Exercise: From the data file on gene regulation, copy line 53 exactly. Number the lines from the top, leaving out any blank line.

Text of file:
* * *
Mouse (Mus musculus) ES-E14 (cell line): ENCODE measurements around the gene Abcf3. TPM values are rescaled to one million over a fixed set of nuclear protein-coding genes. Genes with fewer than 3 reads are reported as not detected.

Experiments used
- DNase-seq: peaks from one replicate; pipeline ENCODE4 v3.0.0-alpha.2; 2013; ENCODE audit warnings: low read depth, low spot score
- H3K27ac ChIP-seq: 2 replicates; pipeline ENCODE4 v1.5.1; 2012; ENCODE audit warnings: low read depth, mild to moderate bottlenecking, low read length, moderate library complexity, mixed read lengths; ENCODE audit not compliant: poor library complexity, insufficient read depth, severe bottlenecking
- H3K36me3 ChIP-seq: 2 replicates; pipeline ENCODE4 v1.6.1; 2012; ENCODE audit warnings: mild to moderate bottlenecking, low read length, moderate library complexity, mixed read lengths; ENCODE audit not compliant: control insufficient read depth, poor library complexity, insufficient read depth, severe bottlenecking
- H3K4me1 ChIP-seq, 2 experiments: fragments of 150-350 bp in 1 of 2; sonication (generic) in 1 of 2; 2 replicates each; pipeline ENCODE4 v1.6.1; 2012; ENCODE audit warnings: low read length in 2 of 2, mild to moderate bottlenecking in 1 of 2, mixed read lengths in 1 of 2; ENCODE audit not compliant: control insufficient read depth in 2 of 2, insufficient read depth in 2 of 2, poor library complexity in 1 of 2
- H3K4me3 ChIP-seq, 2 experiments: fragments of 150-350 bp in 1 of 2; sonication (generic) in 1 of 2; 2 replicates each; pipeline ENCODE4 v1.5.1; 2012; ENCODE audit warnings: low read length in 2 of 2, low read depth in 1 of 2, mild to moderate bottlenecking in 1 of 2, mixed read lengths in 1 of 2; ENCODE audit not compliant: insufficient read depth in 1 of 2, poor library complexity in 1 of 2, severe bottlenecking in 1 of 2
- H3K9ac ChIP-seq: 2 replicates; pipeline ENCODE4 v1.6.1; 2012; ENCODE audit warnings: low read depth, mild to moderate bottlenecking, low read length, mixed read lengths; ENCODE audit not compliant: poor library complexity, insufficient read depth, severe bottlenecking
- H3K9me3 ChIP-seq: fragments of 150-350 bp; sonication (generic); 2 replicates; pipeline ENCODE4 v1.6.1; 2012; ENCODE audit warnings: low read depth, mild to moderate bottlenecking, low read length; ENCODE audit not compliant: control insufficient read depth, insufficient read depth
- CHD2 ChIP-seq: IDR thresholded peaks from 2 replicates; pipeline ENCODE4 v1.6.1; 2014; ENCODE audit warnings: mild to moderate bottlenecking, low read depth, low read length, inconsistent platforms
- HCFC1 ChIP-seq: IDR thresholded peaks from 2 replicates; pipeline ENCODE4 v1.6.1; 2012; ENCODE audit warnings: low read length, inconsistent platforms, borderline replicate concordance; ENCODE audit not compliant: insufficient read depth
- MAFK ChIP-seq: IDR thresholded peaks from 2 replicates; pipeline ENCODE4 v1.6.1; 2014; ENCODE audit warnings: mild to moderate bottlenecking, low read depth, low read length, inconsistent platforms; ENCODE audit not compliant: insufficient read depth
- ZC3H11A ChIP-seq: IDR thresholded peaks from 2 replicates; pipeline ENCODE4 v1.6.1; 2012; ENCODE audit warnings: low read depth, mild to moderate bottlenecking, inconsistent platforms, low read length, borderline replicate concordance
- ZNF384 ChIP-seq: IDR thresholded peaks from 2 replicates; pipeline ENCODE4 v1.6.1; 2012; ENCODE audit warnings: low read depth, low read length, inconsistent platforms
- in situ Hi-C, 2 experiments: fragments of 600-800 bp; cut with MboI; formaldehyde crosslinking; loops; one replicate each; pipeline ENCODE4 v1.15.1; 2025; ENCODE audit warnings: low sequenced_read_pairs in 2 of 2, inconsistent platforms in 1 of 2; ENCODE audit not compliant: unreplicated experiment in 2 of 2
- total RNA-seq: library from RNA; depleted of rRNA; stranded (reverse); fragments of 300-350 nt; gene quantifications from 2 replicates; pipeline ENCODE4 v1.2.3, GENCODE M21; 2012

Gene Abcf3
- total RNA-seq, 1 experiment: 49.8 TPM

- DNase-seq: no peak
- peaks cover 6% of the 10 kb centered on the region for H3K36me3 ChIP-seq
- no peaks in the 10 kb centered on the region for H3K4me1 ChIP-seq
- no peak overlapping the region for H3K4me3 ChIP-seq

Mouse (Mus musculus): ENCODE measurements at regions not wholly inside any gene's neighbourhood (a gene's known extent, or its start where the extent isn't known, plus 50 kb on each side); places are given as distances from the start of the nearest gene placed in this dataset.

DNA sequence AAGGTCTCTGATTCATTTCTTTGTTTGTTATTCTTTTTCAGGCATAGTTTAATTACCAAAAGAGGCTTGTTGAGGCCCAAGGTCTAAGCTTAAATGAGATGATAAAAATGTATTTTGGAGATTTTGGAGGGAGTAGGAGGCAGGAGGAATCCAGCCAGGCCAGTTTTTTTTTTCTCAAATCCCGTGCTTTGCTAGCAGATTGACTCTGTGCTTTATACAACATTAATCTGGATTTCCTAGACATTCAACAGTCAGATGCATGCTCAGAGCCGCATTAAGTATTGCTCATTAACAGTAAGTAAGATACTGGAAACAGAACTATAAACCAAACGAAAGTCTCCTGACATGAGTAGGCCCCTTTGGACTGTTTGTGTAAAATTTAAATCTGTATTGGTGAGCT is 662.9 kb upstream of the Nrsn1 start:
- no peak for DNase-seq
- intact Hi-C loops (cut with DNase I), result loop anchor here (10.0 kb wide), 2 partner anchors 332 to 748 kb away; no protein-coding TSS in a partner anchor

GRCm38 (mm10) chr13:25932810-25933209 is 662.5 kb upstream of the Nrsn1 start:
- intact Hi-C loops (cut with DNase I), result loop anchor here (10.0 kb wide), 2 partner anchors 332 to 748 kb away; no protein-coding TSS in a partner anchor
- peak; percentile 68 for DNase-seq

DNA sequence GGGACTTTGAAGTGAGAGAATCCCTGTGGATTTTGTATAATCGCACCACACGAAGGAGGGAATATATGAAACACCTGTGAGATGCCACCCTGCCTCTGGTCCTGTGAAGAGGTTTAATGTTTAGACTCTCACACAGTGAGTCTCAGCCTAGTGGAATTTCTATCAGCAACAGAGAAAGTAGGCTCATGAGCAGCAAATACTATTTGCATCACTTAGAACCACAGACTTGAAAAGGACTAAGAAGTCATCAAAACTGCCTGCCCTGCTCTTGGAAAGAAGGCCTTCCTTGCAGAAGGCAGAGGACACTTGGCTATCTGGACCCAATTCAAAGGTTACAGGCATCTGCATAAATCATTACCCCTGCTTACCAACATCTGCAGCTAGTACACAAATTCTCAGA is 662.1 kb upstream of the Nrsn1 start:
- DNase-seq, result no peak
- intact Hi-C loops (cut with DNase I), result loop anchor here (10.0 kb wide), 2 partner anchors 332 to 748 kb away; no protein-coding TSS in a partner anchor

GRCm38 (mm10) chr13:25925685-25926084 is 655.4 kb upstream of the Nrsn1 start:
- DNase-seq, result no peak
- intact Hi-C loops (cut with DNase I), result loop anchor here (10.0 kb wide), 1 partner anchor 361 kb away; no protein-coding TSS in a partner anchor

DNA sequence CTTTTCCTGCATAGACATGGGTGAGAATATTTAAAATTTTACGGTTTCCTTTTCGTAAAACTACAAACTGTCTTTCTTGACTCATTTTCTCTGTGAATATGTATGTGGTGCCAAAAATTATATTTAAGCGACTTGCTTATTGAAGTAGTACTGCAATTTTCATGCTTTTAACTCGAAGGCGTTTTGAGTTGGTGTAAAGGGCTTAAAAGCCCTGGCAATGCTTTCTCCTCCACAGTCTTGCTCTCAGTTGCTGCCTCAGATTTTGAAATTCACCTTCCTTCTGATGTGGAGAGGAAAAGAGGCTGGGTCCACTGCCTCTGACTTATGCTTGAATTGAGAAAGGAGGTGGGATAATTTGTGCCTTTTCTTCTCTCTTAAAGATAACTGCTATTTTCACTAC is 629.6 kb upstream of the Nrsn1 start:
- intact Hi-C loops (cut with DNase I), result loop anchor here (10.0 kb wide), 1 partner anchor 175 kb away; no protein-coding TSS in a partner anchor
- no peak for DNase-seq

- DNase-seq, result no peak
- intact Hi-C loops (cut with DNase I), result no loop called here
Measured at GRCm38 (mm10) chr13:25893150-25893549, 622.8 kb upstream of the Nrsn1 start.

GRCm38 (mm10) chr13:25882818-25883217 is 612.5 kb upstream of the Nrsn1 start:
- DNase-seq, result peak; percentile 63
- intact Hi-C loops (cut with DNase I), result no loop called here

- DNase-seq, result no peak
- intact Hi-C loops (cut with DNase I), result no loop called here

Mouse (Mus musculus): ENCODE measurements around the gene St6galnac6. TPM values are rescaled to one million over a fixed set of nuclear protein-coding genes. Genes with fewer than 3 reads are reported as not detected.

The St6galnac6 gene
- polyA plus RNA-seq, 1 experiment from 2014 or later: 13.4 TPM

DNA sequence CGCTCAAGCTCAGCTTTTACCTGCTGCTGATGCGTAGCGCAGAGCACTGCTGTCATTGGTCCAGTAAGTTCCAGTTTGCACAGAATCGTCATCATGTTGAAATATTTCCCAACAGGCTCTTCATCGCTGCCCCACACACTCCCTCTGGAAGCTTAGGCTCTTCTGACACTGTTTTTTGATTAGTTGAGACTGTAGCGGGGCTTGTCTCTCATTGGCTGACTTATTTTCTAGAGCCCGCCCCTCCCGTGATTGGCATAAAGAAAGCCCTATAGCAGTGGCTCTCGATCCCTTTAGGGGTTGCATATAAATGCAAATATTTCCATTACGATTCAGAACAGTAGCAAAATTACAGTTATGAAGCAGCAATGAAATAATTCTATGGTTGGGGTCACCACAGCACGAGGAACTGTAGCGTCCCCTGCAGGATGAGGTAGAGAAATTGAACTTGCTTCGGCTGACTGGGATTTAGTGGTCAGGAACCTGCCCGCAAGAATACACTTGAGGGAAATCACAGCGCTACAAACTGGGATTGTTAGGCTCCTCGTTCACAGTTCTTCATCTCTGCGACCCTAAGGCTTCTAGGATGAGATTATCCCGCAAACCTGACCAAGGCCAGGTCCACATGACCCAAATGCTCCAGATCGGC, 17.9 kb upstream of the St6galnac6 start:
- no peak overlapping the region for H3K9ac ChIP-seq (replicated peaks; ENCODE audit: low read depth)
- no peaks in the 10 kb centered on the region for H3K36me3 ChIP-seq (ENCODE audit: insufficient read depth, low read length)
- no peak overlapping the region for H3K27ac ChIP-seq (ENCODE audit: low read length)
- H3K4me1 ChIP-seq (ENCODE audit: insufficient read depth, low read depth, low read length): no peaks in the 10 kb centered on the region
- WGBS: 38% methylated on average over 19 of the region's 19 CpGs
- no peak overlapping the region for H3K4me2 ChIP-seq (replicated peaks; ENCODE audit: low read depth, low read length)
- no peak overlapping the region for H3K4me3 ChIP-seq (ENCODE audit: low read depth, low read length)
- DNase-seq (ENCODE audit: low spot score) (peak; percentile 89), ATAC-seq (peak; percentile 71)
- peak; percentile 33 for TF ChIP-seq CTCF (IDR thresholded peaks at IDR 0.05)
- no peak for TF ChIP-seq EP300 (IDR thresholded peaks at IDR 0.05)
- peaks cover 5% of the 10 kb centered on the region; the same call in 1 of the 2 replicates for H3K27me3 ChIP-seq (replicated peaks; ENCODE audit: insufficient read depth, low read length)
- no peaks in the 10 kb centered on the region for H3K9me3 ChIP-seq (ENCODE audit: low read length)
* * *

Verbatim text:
- no peak overlapping the region for H3K27ac ChIP-seq (ENCODE audit: low read length)